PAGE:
The rise in uncertainty could cut UK GDP growth by as much as -0.1pp per quarter over the next two quarters while pushing companies to strengthen their contingency stocking in an environment of low domestic demand. Thus, rising uncertainty triggered a downward revision of our GDP growth forecast by -0.1pp in 2018 and 2019 to 1.3% and 1.2% respectively.
The more the uncertainty shock persists, the more it damages the economy, as it can result in negative wealth effects through tighter financial condi-tions, a weaker consumer, and fragile company profitability.
(1) Negative wealth effects would be accentuated by the slowdown of activity in the construction sector, which could register a more rapid adjustment should uncertainty rise. Already, price growth has been cut in half since the Brexit vote.
(2) Over 2016 and 2017, consumers lost -0.6pp in purchasing power with a trough in mid-2017. Supporting the actual levels of consumption, albeit weak, would require an adjustment of the saving rate. The latter stands at a historically low level (4.4% in Q2 2018). Hence, we expect consumer spend-ing to continue to slow down: +1.3% in 2018 after +1.8% in 2017 (it stood above 3% prior to 2017) and +1.0% in 2019.
(3) Non-financial corporations’ margins lost -2.5pp since the start of 2016 when the sterling entered its depreciating trend. The fall is expected to con-tinue given the recent wage growth acceleration. Significant labor market shortages should keep wage growth above +3% y/y for the coming months. We believe that some UK companies will increasingly look for domestic sup-pliers in order to protect their margins, notably in those sectors where de-pendency on imports is high: automotive, chemicals, machinery and equipment, retail and agri-food. Some local capacity will be freed-up by the fact that there is an increasing number of EU companies which start to switch from UK to EU suppliers. Some recent examples have confirmed this trend. Fears of custom checks between the UK and the EU or a hard border with Northern Ireland have increased.
Last minute deal: A blind date between the UK and Europe?
Our central scenario (70% probability) continues to be a last-minute agree-ment by January 2019 which would validate the 21-month transition period. January 2019 is the minimum must-have time to allow ratification by the UK Parliament and the EU (European Council, European Parliament).
An agreement is likely to give temporary relief to financial markets and no-tably to the sterling. We estimate the sterling to rebound to 1.14 by April 2019. The Bank of England is expected to continue on its path of one rate hike (+25bp) per year, with the next one to come in Q2 2019.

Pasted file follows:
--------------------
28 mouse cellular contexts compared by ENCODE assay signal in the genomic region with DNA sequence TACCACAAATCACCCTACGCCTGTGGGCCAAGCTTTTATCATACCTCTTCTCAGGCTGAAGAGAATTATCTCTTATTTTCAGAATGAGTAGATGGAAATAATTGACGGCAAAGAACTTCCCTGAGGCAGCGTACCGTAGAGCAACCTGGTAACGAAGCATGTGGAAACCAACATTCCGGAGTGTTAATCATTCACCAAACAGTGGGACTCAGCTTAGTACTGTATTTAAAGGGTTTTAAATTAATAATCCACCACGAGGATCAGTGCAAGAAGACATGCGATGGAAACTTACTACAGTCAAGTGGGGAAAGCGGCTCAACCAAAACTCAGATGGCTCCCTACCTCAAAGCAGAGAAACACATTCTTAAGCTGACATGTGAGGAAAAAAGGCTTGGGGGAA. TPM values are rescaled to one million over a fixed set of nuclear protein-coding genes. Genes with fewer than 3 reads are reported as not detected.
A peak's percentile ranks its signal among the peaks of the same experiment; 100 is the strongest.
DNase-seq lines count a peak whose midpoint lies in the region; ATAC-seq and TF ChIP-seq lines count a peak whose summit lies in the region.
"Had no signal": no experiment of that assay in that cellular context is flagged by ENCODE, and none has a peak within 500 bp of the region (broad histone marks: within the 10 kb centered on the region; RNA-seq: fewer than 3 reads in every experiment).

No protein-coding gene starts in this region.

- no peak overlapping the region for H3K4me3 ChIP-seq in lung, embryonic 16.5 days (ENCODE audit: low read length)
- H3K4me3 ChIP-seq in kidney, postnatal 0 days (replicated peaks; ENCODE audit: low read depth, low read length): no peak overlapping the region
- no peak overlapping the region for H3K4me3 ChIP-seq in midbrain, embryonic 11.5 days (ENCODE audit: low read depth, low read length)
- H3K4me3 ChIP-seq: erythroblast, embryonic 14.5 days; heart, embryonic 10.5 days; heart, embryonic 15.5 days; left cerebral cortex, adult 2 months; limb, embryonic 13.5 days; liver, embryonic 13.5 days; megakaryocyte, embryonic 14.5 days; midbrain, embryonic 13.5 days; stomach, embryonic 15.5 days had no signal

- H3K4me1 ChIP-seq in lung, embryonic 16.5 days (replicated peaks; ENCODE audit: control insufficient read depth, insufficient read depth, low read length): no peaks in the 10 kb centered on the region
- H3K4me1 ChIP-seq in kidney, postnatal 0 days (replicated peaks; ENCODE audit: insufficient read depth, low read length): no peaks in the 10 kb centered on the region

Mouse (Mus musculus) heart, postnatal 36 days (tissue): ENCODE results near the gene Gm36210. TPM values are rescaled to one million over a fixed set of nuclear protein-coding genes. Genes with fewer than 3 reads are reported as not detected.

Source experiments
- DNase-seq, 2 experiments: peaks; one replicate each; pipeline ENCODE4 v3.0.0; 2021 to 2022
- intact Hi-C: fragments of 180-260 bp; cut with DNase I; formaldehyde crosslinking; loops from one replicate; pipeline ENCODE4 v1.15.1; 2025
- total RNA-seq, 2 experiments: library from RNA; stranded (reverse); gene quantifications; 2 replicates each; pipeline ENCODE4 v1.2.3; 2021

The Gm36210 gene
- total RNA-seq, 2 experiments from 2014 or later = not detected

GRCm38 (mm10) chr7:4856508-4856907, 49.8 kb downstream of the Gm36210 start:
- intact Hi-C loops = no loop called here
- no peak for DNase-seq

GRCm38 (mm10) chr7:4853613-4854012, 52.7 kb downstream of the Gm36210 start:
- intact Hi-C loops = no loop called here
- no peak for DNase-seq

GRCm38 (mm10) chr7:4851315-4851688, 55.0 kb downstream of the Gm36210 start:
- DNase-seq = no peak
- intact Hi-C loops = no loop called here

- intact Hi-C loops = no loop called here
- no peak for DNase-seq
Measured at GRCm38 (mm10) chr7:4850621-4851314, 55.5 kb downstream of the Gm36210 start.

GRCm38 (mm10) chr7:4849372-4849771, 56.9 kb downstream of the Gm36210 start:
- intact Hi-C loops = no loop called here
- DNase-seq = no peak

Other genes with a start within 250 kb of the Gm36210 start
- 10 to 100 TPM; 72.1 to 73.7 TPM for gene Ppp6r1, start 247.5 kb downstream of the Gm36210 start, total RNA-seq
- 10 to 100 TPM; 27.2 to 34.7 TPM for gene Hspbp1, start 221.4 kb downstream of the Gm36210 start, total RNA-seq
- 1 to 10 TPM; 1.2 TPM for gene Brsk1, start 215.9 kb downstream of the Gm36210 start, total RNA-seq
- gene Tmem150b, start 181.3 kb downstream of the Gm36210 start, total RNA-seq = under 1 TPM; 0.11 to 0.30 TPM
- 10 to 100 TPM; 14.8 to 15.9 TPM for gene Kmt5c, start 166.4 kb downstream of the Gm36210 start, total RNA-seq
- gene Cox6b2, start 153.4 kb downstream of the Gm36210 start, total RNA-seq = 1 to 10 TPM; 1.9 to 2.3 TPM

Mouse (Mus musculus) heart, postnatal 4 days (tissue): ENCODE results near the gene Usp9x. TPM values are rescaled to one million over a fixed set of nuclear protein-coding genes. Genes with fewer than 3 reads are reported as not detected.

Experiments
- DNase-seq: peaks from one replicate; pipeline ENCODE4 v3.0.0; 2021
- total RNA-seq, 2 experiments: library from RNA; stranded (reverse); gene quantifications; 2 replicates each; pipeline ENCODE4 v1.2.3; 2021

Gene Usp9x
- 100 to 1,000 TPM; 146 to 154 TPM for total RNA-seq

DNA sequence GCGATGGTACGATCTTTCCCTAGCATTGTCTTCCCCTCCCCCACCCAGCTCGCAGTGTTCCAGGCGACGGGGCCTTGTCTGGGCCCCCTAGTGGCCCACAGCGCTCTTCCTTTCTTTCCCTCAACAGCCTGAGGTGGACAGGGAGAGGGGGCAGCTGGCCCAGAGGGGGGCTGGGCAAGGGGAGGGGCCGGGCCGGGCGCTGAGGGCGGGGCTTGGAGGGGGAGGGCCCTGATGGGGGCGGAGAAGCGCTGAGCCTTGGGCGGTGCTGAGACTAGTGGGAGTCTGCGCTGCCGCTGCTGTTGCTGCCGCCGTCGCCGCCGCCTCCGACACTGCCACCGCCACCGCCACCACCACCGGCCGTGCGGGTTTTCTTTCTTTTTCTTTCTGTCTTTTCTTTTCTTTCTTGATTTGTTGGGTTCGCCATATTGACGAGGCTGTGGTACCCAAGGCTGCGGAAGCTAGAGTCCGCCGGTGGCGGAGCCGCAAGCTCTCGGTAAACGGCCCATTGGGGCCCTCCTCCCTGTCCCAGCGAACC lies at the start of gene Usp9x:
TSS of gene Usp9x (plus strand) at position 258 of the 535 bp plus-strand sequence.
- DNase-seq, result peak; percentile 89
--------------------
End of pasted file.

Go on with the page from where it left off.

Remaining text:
However, the political declaration on the future Trade Relationship with the EU is likely to lack very concrete details and to look more like a “Blind Brexit”. It will most probably state that both sides agreed to work on “a Free Trade Agreement (FTA) with very close ties”. While the outlines of an agreement on the future EU-UK relationship may be included along with the divorce deal, a formal trade accord would not be published out until the end of the transition period, deemed to end in December 2020. This would be in the interest of both sides, notably the EU given the uncertainty related to the next EU Parliament composition and the European Commission.
2021: Norway is the way
An ‘Extensive FTA’ similar to Norway in 2021 – our central scenario – would avoid Ireland’s dislocation. It would also allow Conservatives to keep their majority in the Parliament as they depend on the 10 seats from the Demo-cratic Unionist Party from Northern Ireland.
Pros. The Norway-type of agreement would mean that the UK will join the European Economic Area (EEA). This will give the UK full access to the Sin-gle Market for industrial goods, excluding some agricultural and fisheries products, while requiring minimum physical custom checks. The services sector would also have full access to the Single Market which would allow the UK to keep passporting rights instead of requiring equivalence status . In addition, the UK would be able to negotiate bilateral FTAs with third coun-tries.
Cons. The UK would not be able to control EU migration and the EU rules would need to be respected. In addition, the UK would not have any voting rights within the EU institutions or changes in regulation. The UK will need to copy or replicate all the 40 FTAs with around 70 countries that the EU has in place currently. Ten of the UK’s top 50 export markets for goods were cov-ered by EU trade agreements, which represents around 11% of UK trade, while the ones that are currently close to finalization or awaiting ratifica-tion account for another 25% of UK trade.
Figure 4: Summary Brexit scenarios